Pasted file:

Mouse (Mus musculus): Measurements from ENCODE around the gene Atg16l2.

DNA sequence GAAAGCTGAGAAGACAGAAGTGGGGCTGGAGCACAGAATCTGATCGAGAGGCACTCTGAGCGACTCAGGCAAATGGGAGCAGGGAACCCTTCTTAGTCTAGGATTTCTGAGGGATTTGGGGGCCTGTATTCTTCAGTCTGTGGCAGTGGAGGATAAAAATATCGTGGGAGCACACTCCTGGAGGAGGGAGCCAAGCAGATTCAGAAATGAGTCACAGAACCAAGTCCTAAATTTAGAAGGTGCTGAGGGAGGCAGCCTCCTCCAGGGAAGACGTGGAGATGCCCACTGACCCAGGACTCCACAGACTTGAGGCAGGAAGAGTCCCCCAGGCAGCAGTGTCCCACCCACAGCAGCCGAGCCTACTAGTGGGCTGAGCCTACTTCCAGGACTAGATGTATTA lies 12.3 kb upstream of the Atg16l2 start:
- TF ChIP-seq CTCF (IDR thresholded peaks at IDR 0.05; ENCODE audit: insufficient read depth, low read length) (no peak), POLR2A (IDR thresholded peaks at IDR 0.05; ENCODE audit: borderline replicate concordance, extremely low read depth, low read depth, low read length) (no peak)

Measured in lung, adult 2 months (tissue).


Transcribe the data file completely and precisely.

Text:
Mouse (Mus musculus): Measurements from ENCODE around the gene Atg16l2.

DNA sequence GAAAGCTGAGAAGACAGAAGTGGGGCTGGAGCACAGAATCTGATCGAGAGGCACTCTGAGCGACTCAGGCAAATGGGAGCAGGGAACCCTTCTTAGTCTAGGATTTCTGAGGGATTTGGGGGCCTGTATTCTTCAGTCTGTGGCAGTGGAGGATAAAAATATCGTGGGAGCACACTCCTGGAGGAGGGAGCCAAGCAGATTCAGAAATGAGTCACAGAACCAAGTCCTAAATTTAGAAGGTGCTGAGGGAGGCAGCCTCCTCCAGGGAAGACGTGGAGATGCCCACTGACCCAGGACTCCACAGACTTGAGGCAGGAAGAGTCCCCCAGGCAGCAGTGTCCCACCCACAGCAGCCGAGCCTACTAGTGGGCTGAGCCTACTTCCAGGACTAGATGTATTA lies 12.3 kb upstream of the Atg16l2 start:
- TF ChIP-seq CTCF (IDR thresholded peaks at IDR 0.05; ENCODE audit: insufficient read depth, low read length) (no peak), POLR2A (IDR thresholded peaks at IDR 0.05; ENCODE audit: borderline replicate concordance, extremely low read depth, low read depth, low read length) (no peak)

Measured in lung, adult 2 months (tissue).